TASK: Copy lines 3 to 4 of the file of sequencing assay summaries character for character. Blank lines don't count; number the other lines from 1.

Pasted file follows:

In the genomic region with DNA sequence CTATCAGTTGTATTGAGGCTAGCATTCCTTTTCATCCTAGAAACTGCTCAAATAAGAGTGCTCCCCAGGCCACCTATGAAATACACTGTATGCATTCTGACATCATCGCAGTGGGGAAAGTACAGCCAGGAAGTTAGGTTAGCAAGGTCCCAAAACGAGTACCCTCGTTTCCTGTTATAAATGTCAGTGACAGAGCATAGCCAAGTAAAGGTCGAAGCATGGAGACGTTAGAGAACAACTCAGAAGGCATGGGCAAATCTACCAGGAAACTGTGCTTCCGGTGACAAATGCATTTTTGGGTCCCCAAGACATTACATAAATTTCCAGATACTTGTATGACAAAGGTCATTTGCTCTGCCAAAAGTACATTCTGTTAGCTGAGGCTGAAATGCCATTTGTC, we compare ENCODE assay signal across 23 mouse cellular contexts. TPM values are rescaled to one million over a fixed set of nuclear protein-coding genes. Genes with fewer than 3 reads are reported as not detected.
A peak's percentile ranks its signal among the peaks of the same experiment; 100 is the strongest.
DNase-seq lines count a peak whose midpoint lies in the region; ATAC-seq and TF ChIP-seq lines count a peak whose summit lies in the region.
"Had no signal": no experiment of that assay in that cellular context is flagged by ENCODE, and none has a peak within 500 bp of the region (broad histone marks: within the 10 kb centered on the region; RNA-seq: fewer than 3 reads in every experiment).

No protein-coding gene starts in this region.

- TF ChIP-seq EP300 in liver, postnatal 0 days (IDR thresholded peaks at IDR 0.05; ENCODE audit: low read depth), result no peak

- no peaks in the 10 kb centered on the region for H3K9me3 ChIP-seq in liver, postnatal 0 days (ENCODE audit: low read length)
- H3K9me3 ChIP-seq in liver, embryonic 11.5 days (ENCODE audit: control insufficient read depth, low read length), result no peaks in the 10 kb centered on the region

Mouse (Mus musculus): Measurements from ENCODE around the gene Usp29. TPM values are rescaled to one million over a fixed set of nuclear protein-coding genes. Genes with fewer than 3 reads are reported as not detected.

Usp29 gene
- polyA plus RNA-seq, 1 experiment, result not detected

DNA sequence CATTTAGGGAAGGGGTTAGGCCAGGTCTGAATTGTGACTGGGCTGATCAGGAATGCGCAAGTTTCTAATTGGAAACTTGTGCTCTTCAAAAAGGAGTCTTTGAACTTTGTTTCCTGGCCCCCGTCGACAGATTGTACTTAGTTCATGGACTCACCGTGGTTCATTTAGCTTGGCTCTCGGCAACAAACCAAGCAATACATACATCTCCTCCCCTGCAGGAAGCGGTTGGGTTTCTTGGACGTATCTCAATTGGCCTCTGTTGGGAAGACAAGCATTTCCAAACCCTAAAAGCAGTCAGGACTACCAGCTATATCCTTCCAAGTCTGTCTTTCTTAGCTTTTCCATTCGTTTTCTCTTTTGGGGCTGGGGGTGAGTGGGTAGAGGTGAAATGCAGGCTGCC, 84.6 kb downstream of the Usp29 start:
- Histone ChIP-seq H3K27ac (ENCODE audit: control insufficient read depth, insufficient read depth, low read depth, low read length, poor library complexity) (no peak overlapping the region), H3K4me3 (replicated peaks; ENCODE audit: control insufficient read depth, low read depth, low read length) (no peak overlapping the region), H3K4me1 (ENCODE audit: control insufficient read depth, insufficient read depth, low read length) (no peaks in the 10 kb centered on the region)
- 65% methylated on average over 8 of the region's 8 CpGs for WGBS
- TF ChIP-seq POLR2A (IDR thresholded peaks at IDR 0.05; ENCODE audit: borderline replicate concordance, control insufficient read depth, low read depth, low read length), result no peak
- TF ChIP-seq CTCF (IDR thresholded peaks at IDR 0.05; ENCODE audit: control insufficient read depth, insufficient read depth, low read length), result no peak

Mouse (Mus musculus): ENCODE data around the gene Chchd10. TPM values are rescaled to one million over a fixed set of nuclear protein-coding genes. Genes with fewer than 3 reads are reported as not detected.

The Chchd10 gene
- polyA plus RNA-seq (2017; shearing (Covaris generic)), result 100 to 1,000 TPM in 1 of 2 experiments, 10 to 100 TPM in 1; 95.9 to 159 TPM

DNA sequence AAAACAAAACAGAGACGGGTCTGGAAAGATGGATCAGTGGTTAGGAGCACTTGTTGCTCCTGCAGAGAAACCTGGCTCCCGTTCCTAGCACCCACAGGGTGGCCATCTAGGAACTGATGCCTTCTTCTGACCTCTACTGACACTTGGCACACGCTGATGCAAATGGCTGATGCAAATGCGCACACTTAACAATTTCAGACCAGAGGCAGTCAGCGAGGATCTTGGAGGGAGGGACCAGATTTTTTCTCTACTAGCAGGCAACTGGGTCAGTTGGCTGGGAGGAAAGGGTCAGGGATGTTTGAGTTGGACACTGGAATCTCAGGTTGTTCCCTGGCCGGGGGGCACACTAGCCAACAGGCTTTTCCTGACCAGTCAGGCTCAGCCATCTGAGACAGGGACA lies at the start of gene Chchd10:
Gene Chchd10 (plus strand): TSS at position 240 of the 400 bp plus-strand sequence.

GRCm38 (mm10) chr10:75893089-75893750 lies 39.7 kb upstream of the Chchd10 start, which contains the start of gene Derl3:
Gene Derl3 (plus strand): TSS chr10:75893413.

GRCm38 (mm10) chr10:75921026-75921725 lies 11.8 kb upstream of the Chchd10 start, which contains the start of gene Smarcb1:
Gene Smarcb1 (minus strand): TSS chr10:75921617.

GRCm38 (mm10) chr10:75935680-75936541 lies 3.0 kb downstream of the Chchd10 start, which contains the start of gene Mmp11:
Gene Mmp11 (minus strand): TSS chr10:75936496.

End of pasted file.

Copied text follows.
DNase-seq lines count a peak whose midpoint lies in the region; ATAC-seq and TF ChIP-seq lines count a peak whose summit lies in the region.
"Had no signal": no experiment of that assay in that cellular context is flagged by ENCODE, and none has a peak within 500 bp of the region (broad histone marks: within the 10 kb centered on the region; RNA-seq: fewer than 3 reads in every experiment).